Your shoulders – or deltoids – are extremely important muscles regardless of your chosen sport or daily routine. Unfortunately, the delts are also a commonly neglected muscle group. So, what’s the best shoulder exercise?
As it turns out, that’s a pretty difficult question to answer. The deltoids are actually an extremely complex muscle group that, unlike many muscle groups, can perform flexion, extension, rotation and other movements. To accomplish this remarkable range of motion, the deltoids are actually made up of three difficult muscle groups – the anterior, medial and posterior deltoids – that work around a ball-and-socket joint. Because of this commonly unappreciated complexity, many people tend to have an unbalanced training program that usually just focuses on the anterior delts – those in the front that we see when we look in the mirror. Those are the show-delts.
To help sort through all this, the American Council on Exercise (ACE) sponsored a study that examined how a number of popular shoulder exercise activate this essential muscle group. Their results are useful, eye-opening and a little frustrating.
A Complicated Answer
Specifically, the study used 10 of the most common shoulder exercises. The list included:
- dumbbell shoulder press
- cable diagonal raise
- dumbbell front raise
- battling ropes
- barbell upright row
- bent-arm lateral raise
- 45-degree incline row
- seated rear lateral raise
Each of the 16 participants in the study performed 5 reps of each exercise at 70 percent of their 1RM (except in the case of battle ropes, push-ups and dips). During the sets, the subjects wore electrodes that monitored how thoroughly each exercise activated the various parts of the deltoid group.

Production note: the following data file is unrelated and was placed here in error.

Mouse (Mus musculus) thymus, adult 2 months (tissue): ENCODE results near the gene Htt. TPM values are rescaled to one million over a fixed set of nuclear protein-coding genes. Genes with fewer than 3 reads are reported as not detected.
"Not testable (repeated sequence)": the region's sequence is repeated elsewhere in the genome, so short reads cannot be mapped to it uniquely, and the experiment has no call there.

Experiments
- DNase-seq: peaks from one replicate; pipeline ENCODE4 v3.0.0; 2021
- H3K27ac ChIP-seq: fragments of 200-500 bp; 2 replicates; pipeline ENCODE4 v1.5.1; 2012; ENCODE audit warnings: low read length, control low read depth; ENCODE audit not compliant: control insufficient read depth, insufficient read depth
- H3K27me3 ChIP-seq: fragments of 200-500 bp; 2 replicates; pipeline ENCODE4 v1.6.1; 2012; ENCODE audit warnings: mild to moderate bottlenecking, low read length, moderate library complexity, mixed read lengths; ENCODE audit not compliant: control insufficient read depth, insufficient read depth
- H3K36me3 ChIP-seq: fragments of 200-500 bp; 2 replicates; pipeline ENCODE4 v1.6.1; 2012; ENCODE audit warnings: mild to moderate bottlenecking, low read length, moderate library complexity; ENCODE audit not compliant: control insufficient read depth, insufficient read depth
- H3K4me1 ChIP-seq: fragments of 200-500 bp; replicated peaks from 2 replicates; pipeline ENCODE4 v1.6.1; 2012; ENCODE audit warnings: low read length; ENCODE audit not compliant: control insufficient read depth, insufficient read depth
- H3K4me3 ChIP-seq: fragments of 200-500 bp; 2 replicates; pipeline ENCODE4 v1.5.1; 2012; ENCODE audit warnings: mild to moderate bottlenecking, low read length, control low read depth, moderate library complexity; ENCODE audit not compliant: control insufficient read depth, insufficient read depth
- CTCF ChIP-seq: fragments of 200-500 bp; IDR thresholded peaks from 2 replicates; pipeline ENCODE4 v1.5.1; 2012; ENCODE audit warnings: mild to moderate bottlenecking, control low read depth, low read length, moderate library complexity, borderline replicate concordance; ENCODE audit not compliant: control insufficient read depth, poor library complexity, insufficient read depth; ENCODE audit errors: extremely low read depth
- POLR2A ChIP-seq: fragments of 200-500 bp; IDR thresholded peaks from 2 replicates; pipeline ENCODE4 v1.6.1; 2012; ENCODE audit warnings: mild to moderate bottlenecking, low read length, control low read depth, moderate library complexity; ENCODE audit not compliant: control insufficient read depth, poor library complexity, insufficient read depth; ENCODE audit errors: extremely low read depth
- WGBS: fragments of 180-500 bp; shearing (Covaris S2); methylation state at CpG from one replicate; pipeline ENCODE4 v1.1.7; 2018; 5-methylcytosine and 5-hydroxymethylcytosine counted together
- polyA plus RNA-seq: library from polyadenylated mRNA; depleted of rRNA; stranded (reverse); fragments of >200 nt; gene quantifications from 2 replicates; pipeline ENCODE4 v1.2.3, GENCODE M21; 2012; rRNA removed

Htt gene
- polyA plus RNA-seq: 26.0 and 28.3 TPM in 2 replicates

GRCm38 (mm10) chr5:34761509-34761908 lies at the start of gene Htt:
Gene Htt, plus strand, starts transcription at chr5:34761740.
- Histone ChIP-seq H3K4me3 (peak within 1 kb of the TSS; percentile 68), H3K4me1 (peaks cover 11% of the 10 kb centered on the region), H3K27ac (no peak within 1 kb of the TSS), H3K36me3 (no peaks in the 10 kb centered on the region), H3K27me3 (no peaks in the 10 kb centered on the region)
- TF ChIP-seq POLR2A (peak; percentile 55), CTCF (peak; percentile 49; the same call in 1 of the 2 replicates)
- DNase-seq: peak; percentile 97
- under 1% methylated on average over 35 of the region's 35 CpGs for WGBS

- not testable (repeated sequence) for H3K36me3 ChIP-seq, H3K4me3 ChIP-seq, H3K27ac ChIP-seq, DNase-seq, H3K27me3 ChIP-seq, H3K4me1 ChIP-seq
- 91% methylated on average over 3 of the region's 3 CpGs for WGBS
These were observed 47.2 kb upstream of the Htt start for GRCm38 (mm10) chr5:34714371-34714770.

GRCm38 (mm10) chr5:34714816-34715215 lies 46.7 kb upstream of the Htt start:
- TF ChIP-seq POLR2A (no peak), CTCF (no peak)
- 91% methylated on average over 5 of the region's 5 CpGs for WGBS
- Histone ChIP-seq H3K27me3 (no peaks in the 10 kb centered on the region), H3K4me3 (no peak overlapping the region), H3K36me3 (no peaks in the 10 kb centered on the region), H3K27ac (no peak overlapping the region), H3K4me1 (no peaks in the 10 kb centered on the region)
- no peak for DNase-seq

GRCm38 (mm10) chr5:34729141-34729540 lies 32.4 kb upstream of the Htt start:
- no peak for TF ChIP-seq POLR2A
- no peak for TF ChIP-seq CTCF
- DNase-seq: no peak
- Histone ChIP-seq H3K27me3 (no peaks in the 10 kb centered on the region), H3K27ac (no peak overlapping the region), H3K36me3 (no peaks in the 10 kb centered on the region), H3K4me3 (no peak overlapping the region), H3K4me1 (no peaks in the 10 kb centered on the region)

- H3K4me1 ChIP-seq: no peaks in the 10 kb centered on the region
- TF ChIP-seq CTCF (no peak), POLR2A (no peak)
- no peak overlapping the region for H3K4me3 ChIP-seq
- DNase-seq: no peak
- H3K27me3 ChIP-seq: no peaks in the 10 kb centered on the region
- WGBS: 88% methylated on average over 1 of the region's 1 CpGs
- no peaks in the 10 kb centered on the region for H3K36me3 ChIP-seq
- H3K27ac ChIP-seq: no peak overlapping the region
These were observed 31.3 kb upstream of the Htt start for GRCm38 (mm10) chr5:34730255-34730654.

What They Found
Here’s where things get irritating: there’s no one exercise that effectively works all three parts of the delts. And this is a problem since – as with any muscle group – training imbalances can cause some significant problems and even injuries.
The real question, then, is which exercise works best for each deltoid portion? For the anterior delts, it seems like the dumbbell shoulder press is the best option. The 45-degree incline row was most effective for the medial group. Finally, the seated rear lateral raises were best for your posterior delts.
What we see, then, is that a complete shoulder routine cannot consist of just one exercise – which is actually pretty common. To be a solid workout, you really need to include several exercise that work your shoulders from different angles. That being said, this study did show that the medial deltoids get worked along with the anterior or posterior in several exercises.
According to these findings, a balanced shoulder routine would consist of the dumbbell shoulder press and either the 45-degree incline row or the seated rear lateral raises. While the 45-degree rows do not activate the posterior delts as well as the rear lateral raise, they have a greater effect on both the medial while still significantly working the rear delts. Also, many people find the 45-degree rows more comfortable – which is worth considering when it comes to exercise choice.
So, there you have it: There isn’t a best shoulder exercise because the shoulders aren’t just a one-directional muscle that can be totally worked with a single movement. To get the greatest benefits, while preventing injury, design your workouts to challenge all aspects of your delts.